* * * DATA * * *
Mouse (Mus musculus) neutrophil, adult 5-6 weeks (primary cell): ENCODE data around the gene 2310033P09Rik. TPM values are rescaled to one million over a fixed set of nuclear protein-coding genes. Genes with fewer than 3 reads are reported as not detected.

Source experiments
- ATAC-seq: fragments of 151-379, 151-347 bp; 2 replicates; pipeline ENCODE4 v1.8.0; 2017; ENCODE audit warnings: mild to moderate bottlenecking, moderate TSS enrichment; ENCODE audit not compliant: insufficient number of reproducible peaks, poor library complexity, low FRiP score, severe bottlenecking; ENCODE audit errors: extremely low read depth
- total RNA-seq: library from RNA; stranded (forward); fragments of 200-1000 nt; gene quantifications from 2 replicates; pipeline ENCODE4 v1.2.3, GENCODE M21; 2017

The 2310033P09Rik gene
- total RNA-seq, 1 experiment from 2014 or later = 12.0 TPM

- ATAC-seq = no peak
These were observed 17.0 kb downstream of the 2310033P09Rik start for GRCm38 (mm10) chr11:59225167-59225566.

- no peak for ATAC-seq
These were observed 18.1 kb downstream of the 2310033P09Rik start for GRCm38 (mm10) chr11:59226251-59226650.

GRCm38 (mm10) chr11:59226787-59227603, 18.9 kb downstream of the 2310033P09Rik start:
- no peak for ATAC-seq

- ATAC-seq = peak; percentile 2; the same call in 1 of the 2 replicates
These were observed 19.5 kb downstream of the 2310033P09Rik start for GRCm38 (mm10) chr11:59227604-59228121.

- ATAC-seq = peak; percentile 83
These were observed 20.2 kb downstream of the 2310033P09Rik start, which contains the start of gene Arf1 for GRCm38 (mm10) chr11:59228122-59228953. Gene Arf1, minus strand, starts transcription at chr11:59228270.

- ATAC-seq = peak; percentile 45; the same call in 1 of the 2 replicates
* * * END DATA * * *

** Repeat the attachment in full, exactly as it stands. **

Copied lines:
Mouse (Mus musculus) neutrophil, adult 5-6 weeks (primary cell): ENCODE data around the gene 2310033P09Rik. TPM values are rescaled to one million over a fixed set of nuclear protein-coding genes. Genes with fewer than 3 reads are reported as not detected.

Source experiments
- ATAC-seq: fragments of 151-379, 151-347 bp; 2 replicates; pipeline ENCODE4 v1.8.0; 2017; ENCODE audit warnings: mild to moderate bottlenecking, moderate TSS enrichment; ENCODE audit not compliant: insufficient number of reproducible peaks, poor library complexity, low FRiP score, severe bottlenecking; ENCODE audit errors: extremely low read depth
- total RNA-seq: library from RNA; stranded (forward); fragments of 200-1000 nt; gene quantifications from 2 replicates; pipeline ENCODE4 v1.2.3, GENCODE M21; 2017

The 2310033P09Rik gene
- total RNA-seq, 1 experiment from 2014 or later = 12.0 TPM

- ATAC-seq = no peak
These were observed 17.0 kb downstream of the 2310033P09Rik start for GRCm38 (mm10) chr11:59225167-59225566.

- no peak for ATAC-seq
These were observed 18.1 kb downstream of the 2310033P09Rik start for GRCm38 (mm10) chr11:59226251-59226650.

GRCm38 (mm10) chr11:59226787-59227603, 18.9 kb downstream of the 2310033P09Rik start:
- no peak for ATAC-seq

- ATAC-seq = peak; percentile 2; the same call in 1 of the 2 replicates
These were observed 19.5 kb downstream of the 2310033P09Rik start for GRCm38 (mm10) chr11:59227604-59228121.

- ATAC-seq = peak; percentile 83
These were observed 20.2 kb downstream of the 2310033P09Rik start, which contains the start of gene Arf1 for GRCm38 (mm10) chr11:59228122-59228953. Gene Arf1, minus strand, starts transcription at chr11:59228270.

- ATAC-seq = peak; percentile 45; the same call in 1 of the 2 replicates